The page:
The City Council agreed today to hold a hearing on how to regulate Uber, Lyft and other ride-sharing services.
Councilors Bill Linehan - who proposed the hearing - and Steve Murphy said it was time for regulation to protect public safety and out of fairness to existing medallion owners, who are subject to scrutiny by the police hackney division.
Younger councilors who actually use the services agreed considering regulatory issues makes sense, but said they don't want to do anything that would squelch innovation in the city. They were joined by Councilor Sal LaMattina, who said he and many other East Boston residents have become frequent Uber users because medallion cabbies often refuse to go anywhere near their neighborhood.
In addition to public safety, Linehan said he wants to ensure that the new wave of cars are properly insured and that they offer the same levels of service to the disabled as medallion cab companies.
Murphy said that currently, riders have no assurance the drivers they get through their smartphones have undergone any background checks or other safeguards. Not that he would necessarily know from experience, however, because the services rely on "all those apps and iPhones and all that other stuff I frankly don't understand all that well myself."
He noted that the city funded part of the South Boston convention center by issuing new cab medallions and that it was unfair to the holders of them to just let the new services come into town.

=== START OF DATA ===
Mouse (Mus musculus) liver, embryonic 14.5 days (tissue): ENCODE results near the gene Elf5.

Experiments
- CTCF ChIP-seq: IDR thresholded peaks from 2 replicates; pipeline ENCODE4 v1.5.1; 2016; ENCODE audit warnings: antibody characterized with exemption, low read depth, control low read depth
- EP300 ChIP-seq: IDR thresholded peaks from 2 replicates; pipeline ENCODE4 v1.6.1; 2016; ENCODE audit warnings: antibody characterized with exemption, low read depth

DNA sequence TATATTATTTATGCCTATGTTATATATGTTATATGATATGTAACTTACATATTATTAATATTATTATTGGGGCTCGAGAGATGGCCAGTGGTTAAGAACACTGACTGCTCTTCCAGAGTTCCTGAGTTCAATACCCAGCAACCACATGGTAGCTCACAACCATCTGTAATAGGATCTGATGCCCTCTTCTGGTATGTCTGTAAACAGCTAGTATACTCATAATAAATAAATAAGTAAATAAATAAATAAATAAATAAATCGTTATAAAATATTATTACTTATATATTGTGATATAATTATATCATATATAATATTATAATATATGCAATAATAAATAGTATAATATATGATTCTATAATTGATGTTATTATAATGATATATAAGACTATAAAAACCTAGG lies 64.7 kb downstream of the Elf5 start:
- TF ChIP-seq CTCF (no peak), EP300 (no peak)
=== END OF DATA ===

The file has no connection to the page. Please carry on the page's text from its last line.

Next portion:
"We shouldn't have different standards just because a car is painted a different color," he said.
Councilor Matt O'Malley (Jamaica Plain and West Roxbury), however, said he has gotten only "exemplary service" when he's used Uber and Lyft and that the city should be doing whatever it can to encourage innovation.
Councilor Josh Zakim (Fenway, Back Bay, Mission Hill) said he's also a regular Uber user and that while he wants a fair system in Boston, he also wants one that recognizes the sort of innovation the new companies represent. At-large Councilor Michelle Wu also acknowledged being a regular Uber user.
LaMattina said that, in addition to himself and his East Boston constituents, his daughter is a regular user and he feels safe when she does, because everything is recorded.
Councilors Charles Yancey (Dorchester) and Tito Jackson (Roxbury) said that in addition to ride-share issues, the council should also consider whether it still makes sense for the police department - via its hackney division - to still regulate a key component of the city's transportation system. Jackson also says he wants to take a look at the 6% credit-card fee medallion cabbies are forced to pay - and that he wants to ensure that drivers for the new services are treated "humanely and well."